Cool Earth

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Founded 2007
Founders Johan Eliasch and Frank Field
Type NGO
Focus Environmentalism, Conservation, Ecology
Area served
Peru, Brazil, Ecuador
Method Collaboration
Key people
Johan Eliasch, Frank Field, Mark Ellingham
Slogan Working alongside indigenous villages to halt rainforest destruction

Cool Earth is a UK-based international NGO that protects endangered rainforest in order to combat global warming, protect ecosystems and to provide employment for local people.[1][2]

The organisation receives its income through business partnerships, trust funds and individual contributions from over 50,000 sponsors in order to secure specific tracts of endangered rainforest.[3] Through the Cool Earth website, an individual can sponsor an acre or half-acre of rainforest or adopt a single tree.[4] Less than 10% of Cool Earth's supporter income is spent on administration.[5]

Cool Earth is supported by notable people and organisations including Professor James Lovelock, Vivienne Westwood,[6][7] Pamela Anderson, Ricky Gervais, David Attenborough, Lily Cole, Kate Moss, Sadie Frost, Stella Tennant, Ian Hislop, Professor Lord Stern, Tracy Chevalier, Jo Brand, Philip Pullman, Dr John Hemming and The Co-operative Bank.[8]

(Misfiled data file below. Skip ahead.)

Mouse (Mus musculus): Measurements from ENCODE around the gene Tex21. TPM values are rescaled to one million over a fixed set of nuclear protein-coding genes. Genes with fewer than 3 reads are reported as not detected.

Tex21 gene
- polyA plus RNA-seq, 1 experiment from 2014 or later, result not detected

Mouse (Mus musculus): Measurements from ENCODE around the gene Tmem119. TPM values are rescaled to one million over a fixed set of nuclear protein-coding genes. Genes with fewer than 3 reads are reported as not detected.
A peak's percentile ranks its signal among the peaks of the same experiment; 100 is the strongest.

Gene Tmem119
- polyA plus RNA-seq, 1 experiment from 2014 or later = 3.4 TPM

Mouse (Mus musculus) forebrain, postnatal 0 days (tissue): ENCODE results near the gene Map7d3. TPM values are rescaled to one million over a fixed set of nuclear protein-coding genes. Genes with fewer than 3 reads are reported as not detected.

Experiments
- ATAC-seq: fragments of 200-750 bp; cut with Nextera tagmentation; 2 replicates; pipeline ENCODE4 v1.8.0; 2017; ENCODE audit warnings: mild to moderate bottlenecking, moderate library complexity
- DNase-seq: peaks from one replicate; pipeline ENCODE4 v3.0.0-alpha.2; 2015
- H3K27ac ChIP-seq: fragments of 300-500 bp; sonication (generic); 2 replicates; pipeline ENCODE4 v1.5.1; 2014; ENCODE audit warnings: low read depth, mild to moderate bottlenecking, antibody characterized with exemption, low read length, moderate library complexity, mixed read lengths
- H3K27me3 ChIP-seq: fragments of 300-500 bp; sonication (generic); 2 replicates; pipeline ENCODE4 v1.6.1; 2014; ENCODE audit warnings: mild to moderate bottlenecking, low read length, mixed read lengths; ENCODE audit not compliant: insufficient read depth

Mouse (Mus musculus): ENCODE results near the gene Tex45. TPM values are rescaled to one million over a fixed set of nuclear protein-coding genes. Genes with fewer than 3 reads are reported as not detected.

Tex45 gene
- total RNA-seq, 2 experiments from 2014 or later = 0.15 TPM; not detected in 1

Cool Earth was founded in 2007 by entrepreneur Johan Eliasch and MP Frank Field out of their common interest in protecting the rainforest. They argued that it was unacceptable that the 20% of carbon emissions created by tropical deforestation[9] were ignored by the Kyoto protocol and that urgent, direct action was needed to put a stop to deforestation, lest it take up to twenty years to get an idea adopted by the political bureaucracy.[10]


Cool Earth's ethos is that the most effective custodians of rainforests are the people that have lived there for countless generations as they have the most to lose from its destruction. Their approach is to work with indigenous rainforest-based communities to secure threatened rainforest that, within 18 months or less, would otherwise be sold to loggers and ranchers. The charity provides local people with the support they need to get income from the forest without cutting it down so that the forest is worth more intact. This is done by concentrating on three key areas, these are:

  • Forest Protection
  • Income Generation
  • Partner Support

The provision of resources for these areas enables the building of sustainable livelihoods, better schools, better clinics and the empowerment of partner villages to monitor their forest and secure it from illegal logging. This simplistic model used by Cool Earth has been described as "simple but so intelligent" by the times journalist Deborah Ross.[11]

The charity is currently working alongside 113 rainforest villages in Peru and the Democratic Republic of the Congo and previously worked with communities in Brazil and Ecuador, so far helping to protect over 500,000 acres of forest.[12] The charity argues that to be selected each project must fulfill the following criteria:

  • They are located where rainforest is immediately threatened by human activities like logging and cattle ranching;
  • Their location or their conservation acts as a protective blockade for the forest beyond them, ensuring optimum protection of forests;
  • They are mature rainforests with high levels of biodiversity.[13]

In Peru the charity is working with two indigenous communities at the frontline of deforestation, the Ashaninka and the Awajún.